The Big Ear: Stories

Robin Hemley, Author John F. Blair Publisher $18.95 (203p) ISBN 978-0-89587-128-2
Clever, confident and, at times, even poignant, this collection by the author of The Last Studebaker succeeds by showing ordinary, middle-class people in pursuit of everyday desires. In ``A Printer's Tale,'' a young editor slips his girlfriend's poems into a national magazine and then stands bewildered as his effort backfires on their relationship. In ``Independence Boulevard,'' a man finds that his longtime friend has matured, but in a way that troubles him. And in the title story, perhaps the collection's best, a teenage boy searches tentatively for a connection with one of his mother's college students. Certain surrealistic tales, such as ``The Last Customer'' and ``An Intruder,'' are slightly jarring in the midst of Hemley's otherwise realistic representations. But the stories generally mix well in tone and style. If Hemley has a consistent fault, it's that his writing is more accomplished on the level of sentence and scene than on structure; he tends to end too quickly, rushing toward a pointed last sentence before having allowed a tale to generate its full resonance. Yet the collection abounds with intriguing situations, skillfully rendered. (June)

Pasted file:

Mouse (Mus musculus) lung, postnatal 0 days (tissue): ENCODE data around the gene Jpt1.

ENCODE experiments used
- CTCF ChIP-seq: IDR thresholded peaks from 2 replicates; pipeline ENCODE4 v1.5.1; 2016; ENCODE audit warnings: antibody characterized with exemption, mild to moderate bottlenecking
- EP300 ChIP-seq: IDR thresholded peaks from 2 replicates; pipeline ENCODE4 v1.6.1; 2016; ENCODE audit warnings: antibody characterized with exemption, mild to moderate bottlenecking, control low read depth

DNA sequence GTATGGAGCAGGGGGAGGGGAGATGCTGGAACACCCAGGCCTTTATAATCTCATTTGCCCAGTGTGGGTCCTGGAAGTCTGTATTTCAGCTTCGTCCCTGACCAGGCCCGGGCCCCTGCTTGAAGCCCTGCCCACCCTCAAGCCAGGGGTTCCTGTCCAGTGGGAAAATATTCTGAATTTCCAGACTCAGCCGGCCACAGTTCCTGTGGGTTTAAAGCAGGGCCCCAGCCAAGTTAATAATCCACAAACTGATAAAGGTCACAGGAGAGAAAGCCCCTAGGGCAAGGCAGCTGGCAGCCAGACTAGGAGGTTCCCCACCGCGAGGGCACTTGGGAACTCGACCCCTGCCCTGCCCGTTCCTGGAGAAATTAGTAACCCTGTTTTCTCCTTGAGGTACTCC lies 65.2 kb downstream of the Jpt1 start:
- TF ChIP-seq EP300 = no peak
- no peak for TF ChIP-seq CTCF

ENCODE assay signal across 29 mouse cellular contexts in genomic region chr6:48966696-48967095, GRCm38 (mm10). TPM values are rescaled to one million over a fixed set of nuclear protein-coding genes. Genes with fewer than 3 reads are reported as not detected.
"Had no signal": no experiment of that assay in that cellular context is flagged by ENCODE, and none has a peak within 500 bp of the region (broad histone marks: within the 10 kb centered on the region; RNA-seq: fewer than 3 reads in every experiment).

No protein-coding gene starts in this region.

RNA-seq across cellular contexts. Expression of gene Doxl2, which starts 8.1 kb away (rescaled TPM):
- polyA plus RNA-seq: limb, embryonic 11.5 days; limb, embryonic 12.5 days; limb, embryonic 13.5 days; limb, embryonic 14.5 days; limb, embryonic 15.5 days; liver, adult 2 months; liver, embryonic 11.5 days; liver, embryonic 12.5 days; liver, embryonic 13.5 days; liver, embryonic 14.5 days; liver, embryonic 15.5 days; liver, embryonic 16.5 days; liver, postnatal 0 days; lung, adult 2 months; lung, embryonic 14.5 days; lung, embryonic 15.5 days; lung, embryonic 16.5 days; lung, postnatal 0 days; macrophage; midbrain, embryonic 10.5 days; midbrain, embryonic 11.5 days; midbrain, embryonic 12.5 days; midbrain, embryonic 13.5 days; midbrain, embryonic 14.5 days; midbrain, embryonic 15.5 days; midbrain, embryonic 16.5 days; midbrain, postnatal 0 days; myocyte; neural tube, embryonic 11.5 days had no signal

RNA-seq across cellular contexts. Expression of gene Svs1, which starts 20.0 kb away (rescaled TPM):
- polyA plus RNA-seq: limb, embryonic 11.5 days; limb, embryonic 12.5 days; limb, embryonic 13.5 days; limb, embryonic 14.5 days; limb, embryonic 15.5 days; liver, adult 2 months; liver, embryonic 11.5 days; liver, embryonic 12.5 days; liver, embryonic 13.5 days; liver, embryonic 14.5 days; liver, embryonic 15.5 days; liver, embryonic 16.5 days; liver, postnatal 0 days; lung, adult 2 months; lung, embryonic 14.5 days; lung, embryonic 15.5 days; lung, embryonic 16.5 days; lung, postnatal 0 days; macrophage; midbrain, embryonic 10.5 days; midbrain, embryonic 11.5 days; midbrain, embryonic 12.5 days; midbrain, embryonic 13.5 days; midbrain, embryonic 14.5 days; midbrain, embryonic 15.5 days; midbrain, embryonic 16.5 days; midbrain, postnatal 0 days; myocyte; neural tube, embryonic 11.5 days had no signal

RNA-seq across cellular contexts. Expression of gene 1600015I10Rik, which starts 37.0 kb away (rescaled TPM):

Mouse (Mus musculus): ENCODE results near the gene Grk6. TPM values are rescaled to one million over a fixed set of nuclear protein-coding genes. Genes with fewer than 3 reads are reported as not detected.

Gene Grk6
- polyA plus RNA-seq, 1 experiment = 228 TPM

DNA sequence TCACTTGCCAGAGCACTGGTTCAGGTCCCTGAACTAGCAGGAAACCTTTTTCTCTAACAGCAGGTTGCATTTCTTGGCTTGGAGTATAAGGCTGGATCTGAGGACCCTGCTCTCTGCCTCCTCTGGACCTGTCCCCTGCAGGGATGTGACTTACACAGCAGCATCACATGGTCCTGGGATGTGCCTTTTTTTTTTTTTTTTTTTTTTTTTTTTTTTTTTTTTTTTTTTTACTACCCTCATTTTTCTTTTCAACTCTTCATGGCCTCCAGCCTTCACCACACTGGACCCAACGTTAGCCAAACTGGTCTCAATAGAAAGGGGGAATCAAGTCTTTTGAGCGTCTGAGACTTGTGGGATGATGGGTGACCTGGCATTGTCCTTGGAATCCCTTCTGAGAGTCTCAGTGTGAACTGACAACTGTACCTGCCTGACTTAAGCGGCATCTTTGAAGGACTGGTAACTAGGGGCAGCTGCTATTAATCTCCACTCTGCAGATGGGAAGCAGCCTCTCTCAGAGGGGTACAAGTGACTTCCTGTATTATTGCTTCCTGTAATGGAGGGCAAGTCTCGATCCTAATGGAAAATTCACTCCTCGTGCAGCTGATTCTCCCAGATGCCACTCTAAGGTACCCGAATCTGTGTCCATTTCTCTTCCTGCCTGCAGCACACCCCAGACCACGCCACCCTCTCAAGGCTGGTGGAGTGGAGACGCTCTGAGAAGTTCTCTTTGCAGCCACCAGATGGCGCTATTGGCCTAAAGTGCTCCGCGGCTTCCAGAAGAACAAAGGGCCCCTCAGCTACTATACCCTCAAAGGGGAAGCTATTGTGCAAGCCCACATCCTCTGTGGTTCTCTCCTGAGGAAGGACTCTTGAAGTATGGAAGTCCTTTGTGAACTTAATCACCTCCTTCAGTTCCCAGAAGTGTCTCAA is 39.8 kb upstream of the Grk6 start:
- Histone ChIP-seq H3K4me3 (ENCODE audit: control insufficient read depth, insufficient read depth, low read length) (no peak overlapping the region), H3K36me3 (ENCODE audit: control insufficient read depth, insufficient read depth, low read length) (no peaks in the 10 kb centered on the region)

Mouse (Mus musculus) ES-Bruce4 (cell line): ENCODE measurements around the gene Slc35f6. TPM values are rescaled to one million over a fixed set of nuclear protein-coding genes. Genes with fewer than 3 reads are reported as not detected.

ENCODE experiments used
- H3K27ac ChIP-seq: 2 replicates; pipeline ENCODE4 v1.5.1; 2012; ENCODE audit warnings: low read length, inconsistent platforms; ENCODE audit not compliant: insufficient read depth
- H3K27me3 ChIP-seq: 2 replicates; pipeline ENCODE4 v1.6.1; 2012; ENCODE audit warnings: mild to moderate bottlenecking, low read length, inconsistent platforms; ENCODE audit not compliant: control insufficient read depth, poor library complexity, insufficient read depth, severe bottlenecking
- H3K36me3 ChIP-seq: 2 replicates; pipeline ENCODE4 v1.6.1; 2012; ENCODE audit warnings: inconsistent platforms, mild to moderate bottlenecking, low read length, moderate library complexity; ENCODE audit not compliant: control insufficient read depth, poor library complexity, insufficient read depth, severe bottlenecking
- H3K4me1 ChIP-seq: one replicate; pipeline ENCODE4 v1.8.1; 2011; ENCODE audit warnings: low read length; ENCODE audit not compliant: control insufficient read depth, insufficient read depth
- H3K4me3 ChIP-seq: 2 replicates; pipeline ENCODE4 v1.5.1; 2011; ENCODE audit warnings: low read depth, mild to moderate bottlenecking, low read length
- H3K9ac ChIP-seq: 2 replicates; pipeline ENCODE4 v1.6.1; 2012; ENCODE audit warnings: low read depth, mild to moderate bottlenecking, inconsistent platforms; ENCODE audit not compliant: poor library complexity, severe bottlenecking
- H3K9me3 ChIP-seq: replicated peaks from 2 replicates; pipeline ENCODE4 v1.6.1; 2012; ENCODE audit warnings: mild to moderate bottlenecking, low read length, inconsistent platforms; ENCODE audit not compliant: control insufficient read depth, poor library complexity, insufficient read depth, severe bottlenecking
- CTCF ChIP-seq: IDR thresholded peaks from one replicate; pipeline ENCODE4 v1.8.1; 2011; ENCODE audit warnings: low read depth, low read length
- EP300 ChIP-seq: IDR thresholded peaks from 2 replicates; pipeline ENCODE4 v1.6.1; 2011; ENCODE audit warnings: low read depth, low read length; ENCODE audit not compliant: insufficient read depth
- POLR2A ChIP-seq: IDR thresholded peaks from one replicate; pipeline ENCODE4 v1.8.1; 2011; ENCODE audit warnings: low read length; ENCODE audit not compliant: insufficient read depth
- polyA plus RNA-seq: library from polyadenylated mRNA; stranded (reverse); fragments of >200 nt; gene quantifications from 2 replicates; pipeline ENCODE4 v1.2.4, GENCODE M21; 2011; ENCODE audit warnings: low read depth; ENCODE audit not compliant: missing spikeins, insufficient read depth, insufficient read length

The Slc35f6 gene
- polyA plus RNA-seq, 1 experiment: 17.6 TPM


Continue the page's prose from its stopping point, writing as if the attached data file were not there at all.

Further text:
Reviewed on: 05/29/1995
Release date: 06/01/1995
Hardcover - 978-1-55597-215-8
Paperback - 203 pages - 978-0-89587-164-0
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